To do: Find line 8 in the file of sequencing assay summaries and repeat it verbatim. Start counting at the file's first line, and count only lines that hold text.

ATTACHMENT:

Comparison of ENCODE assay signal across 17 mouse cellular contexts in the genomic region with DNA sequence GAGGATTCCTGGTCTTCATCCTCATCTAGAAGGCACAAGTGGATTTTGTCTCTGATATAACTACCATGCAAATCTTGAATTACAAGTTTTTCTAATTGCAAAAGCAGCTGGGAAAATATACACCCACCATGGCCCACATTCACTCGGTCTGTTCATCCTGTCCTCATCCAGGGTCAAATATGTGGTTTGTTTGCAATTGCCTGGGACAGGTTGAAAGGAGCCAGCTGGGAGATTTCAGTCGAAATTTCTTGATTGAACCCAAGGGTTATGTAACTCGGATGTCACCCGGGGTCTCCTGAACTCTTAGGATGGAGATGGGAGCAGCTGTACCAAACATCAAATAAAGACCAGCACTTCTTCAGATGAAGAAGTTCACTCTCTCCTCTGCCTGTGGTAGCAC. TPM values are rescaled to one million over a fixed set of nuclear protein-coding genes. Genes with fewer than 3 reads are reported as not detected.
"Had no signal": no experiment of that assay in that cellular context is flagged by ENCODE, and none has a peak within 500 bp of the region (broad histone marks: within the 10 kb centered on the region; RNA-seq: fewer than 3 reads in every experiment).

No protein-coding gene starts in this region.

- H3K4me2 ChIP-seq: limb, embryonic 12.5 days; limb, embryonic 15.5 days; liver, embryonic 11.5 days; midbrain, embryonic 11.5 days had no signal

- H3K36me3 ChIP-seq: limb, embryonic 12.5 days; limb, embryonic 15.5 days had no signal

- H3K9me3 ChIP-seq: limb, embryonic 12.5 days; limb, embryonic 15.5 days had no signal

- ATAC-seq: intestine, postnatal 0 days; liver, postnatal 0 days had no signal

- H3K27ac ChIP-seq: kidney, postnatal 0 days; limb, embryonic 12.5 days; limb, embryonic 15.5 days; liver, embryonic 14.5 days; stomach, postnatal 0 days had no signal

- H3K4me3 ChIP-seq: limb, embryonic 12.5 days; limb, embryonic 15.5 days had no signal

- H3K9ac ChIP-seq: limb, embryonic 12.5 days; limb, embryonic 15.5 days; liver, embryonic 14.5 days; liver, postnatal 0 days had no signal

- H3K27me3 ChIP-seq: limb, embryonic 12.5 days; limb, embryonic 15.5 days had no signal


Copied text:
- H3K27ac ChIP-seq: kidney, postnatal 0 days; limb, embryonic 12.5 days; limb, embryonic 15.5 days; liver, embryonic 14.5 days; stomach, postnatal 0 days had no signal